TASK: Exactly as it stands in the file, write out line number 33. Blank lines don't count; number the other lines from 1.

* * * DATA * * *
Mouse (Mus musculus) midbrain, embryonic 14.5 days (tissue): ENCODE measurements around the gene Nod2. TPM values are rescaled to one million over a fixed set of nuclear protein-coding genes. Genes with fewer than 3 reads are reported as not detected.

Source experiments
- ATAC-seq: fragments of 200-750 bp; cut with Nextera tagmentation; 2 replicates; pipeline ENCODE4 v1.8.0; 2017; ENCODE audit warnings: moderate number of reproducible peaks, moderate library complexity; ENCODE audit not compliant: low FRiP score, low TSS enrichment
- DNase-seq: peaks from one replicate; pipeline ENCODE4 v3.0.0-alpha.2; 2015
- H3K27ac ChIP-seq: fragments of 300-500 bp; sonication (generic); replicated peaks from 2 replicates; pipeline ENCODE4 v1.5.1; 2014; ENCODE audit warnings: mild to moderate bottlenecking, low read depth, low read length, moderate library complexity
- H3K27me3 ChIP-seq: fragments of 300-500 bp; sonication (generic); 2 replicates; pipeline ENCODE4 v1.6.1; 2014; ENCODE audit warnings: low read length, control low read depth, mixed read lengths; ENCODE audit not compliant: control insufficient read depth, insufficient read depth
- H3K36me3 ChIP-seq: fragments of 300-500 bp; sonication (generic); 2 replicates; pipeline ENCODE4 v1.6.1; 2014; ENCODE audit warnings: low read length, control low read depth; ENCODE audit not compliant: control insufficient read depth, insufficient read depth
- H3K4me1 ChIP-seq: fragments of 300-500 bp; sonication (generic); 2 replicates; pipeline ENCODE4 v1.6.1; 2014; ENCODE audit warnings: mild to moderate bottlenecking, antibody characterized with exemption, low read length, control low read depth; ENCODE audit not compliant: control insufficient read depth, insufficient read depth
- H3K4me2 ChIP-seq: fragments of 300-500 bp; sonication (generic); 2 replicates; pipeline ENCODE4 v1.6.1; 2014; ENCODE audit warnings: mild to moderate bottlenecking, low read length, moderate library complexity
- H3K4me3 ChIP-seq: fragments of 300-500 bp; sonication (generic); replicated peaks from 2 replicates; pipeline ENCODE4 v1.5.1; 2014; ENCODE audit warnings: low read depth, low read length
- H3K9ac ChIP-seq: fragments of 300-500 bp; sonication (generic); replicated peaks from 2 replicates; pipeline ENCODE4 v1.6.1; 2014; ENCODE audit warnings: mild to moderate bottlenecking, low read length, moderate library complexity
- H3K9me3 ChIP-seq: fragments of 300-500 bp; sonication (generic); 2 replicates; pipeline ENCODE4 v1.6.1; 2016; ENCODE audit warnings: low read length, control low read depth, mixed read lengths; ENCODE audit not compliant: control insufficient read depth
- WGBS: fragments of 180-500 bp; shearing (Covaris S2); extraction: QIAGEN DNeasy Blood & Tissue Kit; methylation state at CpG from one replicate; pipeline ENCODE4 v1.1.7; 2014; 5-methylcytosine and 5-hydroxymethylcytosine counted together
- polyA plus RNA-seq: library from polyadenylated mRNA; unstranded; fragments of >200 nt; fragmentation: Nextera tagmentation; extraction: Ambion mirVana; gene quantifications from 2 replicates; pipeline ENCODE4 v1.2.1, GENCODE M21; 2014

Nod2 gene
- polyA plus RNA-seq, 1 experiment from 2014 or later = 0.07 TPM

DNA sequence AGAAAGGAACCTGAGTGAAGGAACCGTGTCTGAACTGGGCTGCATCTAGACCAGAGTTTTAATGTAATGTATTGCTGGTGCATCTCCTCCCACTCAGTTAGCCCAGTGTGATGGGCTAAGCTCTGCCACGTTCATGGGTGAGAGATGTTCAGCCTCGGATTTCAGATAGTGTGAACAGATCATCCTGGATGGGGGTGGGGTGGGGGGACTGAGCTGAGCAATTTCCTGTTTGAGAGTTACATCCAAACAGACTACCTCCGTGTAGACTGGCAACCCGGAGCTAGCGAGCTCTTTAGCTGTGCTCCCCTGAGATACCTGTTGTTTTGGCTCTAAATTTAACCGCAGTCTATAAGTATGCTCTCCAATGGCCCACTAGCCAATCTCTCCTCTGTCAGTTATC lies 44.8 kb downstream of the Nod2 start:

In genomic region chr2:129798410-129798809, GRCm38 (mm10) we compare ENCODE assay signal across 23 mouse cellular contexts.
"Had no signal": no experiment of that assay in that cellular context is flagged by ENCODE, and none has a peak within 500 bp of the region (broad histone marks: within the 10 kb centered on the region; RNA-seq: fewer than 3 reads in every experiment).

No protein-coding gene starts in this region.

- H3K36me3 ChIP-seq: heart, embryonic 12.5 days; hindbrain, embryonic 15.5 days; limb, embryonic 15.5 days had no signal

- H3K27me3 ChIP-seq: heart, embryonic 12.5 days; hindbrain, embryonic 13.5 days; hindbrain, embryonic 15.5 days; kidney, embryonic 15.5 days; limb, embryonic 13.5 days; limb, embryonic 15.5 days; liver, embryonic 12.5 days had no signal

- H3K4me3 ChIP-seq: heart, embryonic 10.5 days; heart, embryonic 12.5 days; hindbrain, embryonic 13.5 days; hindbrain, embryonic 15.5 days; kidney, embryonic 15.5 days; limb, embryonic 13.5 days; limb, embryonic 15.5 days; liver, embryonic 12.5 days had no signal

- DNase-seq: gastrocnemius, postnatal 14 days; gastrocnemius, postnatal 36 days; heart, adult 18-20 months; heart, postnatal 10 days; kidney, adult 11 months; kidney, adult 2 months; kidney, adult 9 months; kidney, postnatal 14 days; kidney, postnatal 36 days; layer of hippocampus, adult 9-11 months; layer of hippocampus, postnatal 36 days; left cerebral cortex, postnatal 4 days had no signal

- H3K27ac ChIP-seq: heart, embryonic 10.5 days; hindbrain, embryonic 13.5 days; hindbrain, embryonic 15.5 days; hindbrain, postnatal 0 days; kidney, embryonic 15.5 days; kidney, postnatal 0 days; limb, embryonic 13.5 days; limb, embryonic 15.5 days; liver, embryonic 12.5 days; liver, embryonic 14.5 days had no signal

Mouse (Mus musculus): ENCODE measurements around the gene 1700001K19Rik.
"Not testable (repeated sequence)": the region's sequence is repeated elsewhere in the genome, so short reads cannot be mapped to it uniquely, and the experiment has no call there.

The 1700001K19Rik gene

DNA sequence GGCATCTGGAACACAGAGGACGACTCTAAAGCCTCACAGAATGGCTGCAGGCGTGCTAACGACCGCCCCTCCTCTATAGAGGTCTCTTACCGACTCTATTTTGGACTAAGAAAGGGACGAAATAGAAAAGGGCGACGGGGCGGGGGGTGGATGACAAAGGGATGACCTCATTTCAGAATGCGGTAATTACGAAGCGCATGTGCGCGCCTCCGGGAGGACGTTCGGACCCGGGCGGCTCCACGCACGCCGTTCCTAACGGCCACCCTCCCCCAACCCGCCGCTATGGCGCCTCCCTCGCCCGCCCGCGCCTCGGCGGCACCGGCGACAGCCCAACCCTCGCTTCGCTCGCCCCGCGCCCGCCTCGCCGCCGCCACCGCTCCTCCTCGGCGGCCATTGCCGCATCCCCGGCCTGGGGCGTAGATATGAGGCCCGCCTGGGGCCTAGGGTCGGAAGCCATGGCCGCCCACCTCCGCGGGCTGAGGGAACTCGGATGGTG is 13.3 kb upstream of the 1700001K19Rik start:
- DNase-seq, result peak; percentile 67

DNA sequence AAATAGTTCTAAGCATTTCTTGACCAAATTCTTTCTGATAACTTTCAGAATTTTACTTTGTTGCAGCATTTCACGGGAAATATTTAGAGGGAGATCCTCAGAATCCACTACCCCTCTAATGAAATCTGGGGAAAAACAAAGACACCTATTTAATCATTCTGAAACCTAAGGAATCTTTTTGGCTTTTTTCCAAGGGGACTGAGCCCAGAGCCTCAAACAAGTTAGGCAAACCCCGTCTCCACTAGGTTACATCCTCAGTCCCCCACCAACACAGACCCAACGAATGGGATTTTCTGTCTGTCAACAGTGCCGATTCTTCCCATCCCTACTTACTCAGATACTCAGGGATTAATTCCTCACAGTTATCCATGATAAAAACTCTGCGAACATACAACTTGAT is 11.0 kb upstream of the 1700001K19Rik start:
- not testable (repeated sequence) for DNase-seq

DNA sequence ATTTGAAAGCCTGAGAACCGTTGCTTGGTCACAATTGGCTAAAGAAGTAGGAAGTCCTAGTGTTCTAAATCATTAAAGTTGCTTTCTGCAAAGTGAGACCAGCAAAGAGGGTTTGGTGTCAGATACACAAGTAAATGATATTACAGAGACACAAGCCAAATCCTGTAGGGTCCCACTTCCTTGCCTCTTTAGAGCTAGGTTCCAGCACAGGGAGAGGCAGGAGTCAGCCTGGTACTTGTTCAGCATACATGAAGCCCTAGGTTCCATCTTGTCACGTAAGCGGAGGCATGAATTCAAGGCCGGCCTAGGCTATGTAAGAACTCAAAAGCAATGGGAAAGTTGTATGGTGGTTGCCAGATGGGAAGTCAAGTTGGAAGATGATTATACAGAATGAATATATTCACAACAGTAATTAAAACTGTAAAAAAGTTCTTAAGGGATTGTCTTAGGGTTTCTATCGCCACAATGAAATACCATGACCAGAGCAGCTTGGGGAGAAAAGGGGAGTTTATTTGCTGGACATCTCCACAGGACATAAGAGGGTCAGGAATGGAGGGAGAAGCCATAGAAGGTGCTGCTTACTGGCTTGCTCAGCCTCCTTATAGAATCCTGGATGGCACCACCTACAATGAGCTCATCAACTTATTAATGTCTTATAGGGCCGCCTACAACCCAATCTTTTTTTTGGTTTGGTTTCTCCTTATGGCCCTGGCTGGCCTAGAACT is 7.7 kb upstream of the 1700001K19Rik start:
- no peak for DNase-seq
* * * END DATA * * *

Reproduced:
DNA sequence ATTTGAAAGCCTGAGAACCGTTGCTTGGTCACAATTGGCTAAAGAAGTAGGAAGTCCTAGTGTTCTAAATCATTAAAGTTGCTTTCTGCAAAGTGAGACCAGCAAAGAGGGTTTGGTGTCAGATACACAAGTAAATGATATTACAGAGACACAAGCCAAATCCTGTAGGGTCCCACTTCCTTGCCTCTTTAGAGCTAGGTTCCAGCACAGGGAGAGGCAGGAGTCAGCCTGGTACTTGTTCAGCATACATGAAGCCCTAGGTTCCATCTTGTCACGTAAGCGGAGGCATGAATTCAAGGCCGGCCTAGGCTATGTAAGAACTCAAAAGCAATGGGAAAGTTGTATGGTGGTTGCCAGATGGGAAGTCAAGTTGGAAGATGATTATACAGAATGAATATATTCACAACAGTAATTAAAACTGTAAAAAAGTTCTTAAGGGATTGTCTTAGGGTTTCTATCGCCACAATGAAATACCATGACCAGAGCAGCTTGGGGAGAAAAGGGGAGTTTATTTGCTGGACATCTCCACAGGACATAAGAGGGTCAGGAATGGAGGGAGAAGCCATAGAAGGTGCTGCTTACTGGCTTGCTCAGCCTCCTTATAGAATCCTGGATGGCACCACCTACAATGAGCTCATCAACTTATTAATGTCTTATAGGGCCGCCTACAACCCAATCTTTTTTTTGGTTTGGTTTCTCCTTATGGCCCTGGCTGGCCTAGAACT is 7.7 kb upstream of the 1700001K19Rik start: